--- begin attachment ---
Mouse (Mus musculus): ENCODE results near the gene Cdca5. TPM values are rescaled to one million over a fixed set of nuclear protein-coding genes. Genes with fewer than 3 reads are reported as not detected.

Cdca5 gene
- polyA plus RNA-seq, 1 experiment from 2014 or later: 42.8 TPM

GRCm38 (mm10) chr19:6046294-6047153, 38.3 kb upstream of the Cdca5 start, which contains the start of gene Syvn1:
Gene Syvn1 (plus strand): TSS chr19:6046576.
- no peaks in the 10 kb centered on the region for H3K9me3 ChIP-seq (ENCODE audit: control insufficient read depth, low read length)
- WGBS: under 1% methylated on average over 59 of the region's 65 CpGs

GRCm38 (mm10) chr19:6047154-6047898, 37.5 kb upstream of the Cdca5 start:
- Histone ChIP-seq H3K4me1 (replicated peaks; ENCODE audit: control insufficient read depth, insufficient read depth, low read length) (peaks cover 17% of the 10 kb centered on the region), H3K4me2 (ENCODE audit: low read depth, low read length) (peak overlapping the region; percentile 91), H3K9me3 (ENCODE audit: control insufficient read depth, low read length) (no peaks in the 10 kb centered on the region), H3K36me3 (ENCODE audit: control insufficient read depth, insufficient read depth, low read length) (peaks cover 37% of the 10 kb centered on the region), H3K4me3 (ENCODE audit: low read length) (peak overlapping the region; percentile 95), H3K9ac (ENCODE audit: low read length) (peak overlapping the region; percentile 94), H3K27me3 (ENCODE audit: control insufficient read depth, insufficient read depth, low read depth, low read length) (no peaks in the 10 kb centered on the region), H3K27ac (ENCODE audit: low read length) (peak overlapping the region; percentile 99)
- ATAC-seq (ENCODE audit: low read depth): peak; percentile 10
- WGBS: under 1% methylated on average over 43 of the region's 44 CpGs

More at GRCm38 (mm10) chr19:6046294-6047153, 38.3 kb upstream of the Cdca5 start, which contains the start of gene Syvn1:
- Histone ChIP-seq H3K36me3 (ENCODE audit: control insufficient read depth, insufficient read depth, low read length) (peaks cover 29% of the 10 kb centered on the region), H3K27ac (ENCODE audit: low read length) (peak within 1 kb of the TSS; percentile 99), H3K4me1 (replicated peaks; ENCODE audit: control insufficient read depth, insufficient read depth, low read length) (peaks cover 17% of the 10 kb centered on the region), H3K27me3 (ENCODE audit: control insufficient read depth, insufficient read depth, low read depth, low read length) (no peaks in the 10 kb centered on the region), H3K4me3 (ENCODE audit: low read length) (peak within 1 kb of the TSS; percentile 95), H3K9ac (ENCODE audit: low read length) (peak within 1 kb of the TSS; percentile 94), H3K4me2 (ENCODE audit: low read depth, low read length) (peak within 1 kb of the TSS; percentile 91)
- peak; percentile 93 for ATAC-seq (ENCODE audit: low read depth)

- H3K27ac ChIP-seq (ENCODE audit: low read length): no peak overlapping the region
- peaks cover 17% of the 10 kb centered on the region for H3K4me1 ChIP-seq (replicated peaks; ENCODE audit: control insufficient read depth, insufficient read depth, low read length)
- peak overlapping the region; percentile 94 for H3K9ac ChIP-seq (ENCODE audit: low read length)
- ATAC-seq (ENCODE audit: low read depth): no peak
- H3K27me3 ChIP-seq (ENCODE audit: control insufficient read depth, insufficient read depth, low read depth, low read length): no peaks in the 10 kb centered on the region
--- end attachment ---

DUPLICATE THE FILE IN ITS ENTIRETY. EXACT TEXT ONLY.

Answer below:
Mouse (Mus musculus): ENCODE results near the gene Cdca5. TPM values are rescaled to one million over a fixed set of nuclear protein-coding genes. Genes with fewer than 3 reads are reported as not detected.

Cdca5 gene
- polyA plus RNA-seq, 1 experiment from 2014 or later: 42.8 TPM

GRCm38 (mm10) chr19:6046294-6047153, 38.3 kb upstream of the Cdca5 start, which contains the start of gene Syvn1:
Gene Syvn1 (plus strand): TSS chr19:6046576.
- no peaks in the 10 kb centered on the region for H3K9me3 ChIP-seq (ENCODE audit: control insufficient read depth, low read length)
- WGBS: under 1% methylated on average over 59 of the region's 65 CpGs

GRCm38 (mm10) chr19:6047154-6047898, 37.5 kb upstream of the Cdca5 start:
- Histone ChIP-seq H3K4me1 (replicated peaks; ENCODE audit: control insufficient read depth, insufficient read depth, low read length) (peaks cover 17% of the 10 kb centered on the region), H3K4me2 (ENCODE audit: low read depth, low read length) (peak overlapping the region; percentile 91), H3K9me3 (ENCODE audit: control insufficient read depth, low read length) (no peaks in the 10 kb centered on the region), H3K36me3 (ENCODE audit: control insufficient read depth, insufficient read depth, low read length) (peaks cover 37% of the 10 kb centered on the region), H3K4me3 (ENCODE audit: low read length) (peak overlapping the region; percentile 95), H3K9ac (ENCODE audit: low read length) (peak overlapping the region; percentile 94), H3K27me3 (ENCODE audit: control insufficient read depth, insufficient read depth, low read depth, low read length) (no peaks in the 10 kb centered on the region), H3K27ac (ENCODE audit: low read length) (peak overlapping the region; percentile 99)
- ATAC-seq (ENCODE audit: low read depth): peak; percentile 10
- WGBS: under 1% methylated on average over 43 of the region's 44 CpGs

More at GRCm38 (mm10) chr19:6046294-6047153, 38.3 kb upstream of the Cdca5 start, which contains the start of gene Syvn1:
- Histone ChIP-seq H3K36me3 (ENCODE audit: control insufficient read depth, insufficient read depth, low read length) (peaks cover 29% of the 10 kb centered on the region), H3K27ac (ENCODE audit: low read length) (peak within 1 kb of the TSS; percentile 99), H3K4me1 (replicated peaks; ENCODE audit: control insufficient read depth, insufficient read depth, low read length) (peaks cover 17% of the 10 kb centered on the region), H3K27me3 (ENCODE audit: control insufficient read depth, insufficient read depth, low read depth, low read length) (no peaks in the 10 kb centered on the region), H3K4me3 (ENCODE audit: low read length) (peak within 1 kb of the TSS; percentile 95), H3K9ac (ENCODE audit: low read length) (peak within 1 kb of the TSS; percentile 94), H3K4me2 (ENCODE audit: low read depth, low read length) (peak within 1 kb of the TSS; percentile 91)
- peak; percentile 93 for ATAC-seq (ENCODE audit: low read depth)

- H3K27ac ChIP-seq (ENCODE audit: low read length): no peak overlapping the region
- peaks cover 17% of the 10 kb centered on the region for H3K4me1 ChIP-seq (replicated peaks; ENCODE audit: control insufficient read depth, insufficient read depth, low read length)
- peak overlapping the region; percentile 94 for H3K9ac ChIP-seq (ENCODE audit: low read length)
- ATAC-seq (ENCODE audit: low read depth): no peak
- H3K27me3 ChIP-seq (ENCODE audit: control insufficient read depth, insufficient read depth, low read depth, low read length): no peaks in the 10 kb centered on the region